Category Archives: Life
There’s this retired journalist from a Buffalo newspaper by the name of Budd, who spends time reviewing sports books on his personal blog.
He proudly gave my book on John Cangelosi #twostars on Twitter, and his Tweet provides a link to his blog, where he criticized the book.
Two stars? Here’s an excerpt:
Okay, let me get this straight. A professional athlete who’s been retired for more than 10 years shouldn’t be sharing his stories…. got it. That got me thinking: Did he ever rate the autobiographies on Grant Fuhr and Doug Gilmour, a pair of Sabres hockey stars? But more on that later.
(Regarding the all-time team comment, I’ll have to say that I recall reading parts of Felipe Alou’s book, in which he lists his all-time team in the middle of a chapter. I believe Mickey Lolich did the same in his book. So… what’s Budd’s point?)
First of all, shame on this fella Budd for suggesting that a guy who hit .250 doesn’t deserve a book. Excuse me, Budd, how many years did you play in the big leagues and what’s YOUR average? Your bio says you’ve written 11 books. How many of them were best sellers? So, should more than half of your books not have been written in the first place?
A search on Amazon revealed the following:
- Budd wrote books on non-superstars himself! One player he wrote about scored 41 goals and 91 points…. in his entire career! So, don’t pick on another writer and another athlete who didn’t measure up according to you.
- From a reviewer on Budd’s hockey book: “…there are multiple errors in text that should have been caught.” Well, I guess someone needs more editing himself, huh?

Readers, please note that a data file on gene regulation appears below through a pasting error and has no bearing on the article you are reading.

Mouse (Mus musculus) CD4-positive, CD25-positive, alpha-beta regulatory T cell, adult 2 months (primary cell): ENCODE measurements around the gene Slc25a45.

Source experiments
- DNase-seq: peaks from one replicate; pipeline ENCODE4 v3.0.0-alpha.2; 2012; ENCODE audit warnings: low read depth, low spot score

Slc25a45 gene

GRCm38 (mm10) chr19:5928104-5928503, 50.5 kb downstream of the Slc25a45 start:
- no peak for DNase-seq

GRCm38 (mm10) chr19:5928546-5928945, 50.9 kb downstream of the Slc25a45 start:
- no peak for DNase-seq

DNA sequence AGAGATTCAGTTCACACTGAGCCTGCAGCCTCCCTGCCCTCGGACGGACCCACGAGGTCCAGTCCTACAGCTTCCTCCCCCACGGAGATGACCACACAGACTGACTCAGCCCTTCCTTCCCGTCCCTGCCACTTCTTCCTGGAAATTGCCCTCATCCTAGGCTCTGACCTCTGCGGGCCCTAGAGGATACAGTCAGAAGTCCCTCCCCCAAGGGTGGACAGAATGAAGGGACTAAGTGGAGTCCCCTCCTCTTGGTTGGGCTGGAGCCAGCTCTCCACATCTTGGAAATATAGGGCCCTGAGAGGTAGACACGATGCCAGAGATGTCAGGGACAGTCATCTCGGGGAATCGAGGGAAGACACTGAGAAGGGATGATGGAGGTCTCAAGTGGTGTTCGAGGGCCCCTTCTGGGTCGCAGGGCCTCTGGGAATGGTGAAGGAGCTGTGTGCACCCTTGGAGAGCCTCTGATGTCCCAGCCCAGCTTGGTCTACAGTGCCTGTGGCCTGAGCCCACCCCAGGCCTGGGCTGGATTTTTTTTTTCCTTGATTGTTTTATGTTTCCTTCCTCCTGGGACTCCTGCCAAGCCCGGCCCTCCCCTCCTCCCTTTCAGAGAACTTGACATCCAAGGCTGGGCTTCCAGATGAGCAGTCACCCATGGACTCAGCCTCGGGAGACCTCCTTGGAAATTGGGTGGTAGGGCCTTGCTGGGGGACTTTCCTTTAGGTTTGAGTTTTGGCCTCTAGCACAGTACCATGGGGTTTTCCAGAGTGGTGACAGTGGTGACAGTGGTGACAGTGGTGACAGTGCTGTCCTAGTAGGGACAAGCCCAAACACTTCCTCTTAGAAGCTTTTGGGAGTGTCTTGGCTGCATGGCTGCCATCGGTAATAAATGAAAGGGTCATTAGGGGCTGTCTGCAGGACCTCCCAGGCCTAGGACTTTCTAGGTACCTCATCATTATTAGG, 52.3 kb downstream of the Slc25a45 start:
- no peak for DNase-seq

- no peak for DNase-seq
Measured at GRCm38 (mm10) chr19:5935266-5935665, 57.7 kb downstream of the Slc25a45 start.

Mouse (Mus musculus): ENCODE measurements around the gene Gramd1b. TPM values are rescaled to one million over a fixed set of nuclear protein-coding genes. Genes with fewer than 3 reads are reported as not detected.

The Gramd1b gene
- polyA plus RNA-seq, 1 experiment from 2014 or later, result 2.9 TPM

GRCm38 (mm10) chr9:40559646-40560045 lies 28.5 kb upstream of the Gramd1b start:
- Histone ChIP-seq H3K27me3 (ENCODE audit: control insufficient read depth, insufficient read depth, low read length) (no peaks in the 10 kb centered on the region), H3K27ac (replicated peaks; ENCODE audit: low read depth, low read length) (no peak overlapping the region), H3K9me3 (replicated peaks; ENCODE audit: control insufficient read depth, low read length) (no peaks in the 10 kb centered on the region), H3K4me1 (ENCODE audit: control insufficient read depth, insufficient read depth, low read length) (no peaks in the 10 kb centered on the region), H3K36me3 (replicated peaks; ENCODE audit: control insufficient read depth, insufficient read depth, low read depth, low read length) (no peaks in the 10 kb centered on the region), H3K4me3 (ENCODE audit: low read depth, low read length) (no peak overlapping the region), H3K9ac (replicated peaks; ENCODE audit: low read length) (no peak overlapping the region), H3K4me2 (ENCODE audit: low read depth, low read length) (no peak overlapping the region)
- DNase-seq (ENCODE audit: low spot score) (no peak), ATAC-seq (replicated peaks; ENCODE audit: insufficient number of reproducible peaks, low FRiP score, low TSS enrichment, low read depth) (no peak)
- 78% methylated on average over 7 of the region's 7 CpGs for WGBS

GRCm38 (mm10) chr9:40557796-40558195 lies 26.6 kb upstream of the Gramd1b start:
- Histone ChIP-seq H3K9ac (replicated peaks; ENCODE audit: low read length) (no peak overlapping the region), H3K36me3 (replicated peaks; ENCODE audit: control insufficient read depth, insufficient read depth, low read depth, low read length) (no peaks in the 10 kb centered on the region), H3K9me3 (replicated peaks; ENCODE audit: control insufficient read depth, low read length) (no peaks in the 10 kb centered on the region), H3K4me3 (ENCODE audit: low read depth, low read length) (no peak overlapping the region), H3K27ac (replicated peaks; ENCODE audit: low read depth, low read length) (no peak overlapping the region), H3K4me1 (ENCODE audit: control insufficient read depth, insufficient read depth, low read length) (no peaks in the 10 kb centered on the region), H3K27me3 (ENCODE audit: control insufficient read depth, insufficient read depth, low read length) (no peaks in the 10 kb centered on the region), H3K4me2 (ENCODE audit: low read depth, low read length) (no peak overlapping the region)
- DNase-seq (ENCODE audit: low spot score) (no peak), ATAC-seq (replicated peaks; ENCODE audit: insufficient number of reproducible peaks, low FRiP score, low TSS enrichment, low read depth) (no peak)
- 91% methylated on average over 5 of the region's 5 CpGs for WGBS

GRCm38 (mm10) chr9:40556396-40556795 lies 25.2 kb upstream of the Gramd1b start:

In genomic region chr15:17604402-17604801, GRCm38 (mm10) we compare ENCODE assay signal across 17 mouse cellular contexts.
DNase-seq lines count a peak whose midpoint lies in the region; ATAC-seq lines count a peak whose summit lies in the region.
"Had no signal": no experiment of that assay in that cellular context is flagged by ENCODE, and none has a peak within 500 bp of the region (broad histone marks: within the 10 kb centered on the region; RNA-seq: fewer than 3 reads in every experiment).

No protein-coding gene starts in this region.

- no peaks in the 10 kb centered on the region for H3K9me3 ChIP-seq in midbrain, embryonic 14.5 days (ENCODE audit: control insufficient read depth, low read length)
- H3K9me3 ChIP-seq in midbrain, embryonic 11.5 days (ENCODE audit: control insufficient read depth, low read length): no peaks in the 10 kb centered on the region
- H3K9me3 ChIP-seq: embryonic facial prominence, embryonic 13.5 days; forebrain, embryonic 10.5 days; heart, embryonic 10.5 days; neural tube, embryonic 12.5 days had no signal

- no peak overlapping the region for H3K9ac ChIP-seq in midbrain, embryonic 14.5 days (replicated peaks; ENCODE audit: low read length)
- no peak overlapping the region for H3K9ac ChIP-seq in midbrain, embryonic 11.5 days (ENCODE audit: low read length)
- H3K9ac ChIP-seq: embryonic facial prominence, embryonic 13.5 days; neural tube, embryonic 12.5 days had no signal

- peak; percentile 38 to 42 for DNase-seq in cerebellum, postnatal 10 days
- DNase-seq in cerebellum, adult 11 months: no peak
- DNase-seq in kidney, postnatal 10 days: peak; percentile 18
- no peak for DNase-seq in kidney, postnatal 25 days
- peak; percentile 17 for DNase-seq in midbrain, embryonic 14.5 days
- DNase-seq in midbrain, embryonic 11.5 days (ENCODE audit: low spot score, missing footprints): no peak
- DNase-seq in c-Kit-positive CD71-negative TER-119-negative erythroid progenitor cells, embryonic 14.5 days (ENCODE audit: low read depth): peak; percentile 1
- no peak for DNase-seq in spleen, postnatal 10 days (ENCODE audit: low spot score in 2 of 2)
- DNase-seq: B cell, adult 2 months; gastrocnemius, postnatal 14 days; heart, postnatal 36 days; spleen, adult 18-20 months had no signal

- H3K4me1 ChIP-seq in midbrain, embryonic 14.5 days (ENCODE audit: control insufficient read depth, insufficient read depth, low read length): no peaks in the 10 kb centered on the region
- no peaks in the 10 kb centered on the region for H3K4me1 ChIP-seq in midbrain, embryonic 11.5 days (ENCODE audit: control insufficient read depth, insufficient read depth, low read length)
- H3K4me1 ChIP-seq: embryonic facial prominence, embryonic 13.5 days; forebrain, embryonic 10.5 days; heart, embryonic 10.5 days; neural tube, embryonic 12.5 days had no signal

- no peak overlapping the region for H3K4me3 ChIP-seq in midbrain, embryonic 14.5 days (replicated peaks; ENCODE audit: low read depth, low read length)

- Here’s another one: “sophomoric book….told like a 6 yr old..no great stories…..after bob probert and dave Schultz books this really stunk..very good admired player..awful storyteller” – So, it looks like Budd’s own books aren’t that great, either, then.
Okay, moving on to the aforementioned ex-Sabres. So, if a book shouldn’t be written about a former athlete who’s been retired more than 10 years, I assumed he didn’t have good things to say about the books of Gilmour and Fuhr… and I was right.
I mean, I can’t speak for the intentions of Gilmour and Fuhr along with their co-authors, but my intentions with John Cangelosi are pure: Inspire young kids through John’s stories. Anyone who’s been told “You can’t do this” should read this book and be inspired.
I hate to think that this Budd has any kids. Think about the message he’s sending. Well, you know, Babe Ruth was last relevant in the 1930s, so kid shouldn’t read about him, right? Or, some pro athlete who made it despite challenges hits “only” .250 and that’s not good enough. Okay. Good to know.
Like, for a “writer” to rip a fellow writer? That’s harsh.
Of course, when you read the following, you’ll know the kind of person we’re dealing with here.
“no one cares”? Tell that to former Flames players, who all have very positive things to say about Harley Hotchkiss and the “family” culture he brought to the organization.
Budd B…? Gutless.
Here’s a story about John Cangelosi on the Herd Chronicles, a website dedicated to the history of the Buffalo Bisons.
John played for the Triple-A franchise in 1985, 1988, and 1990.
Interestingly, he was a member of two separate organizations during those stints.
You see, the Buffalo franchise was a Chicago White Sox affiliate when he first played for the Bisons as a 22-year-old.
In the next two stints, the Bisons were the Triple-A club of the Pittsburgh Pirates. John played for the Pirates organization from 1987 to 1990.
Of course, my book on John’s career can be found here.
Here’s something I found online this week: an interview that I did back in Dec. 2008, talking about my early books. Wow! Talk about a blast from the past!
… John Cangelosi ahead of Mike Trout! Will never happen again – so it’s nice to have photos of this 😉
My biography on former Major League Baseball outfielder John Cangelosi will be released in a few days, with the Kindle version already available online.
Cangelosi’s story is one that inspires, and it’s precisely the reason that I chose to reach out to him and interview him for this book.
As I’ve frequently said, ‘Teach to inspire. Write to inspire.’ I believe I’ve done just that with this book.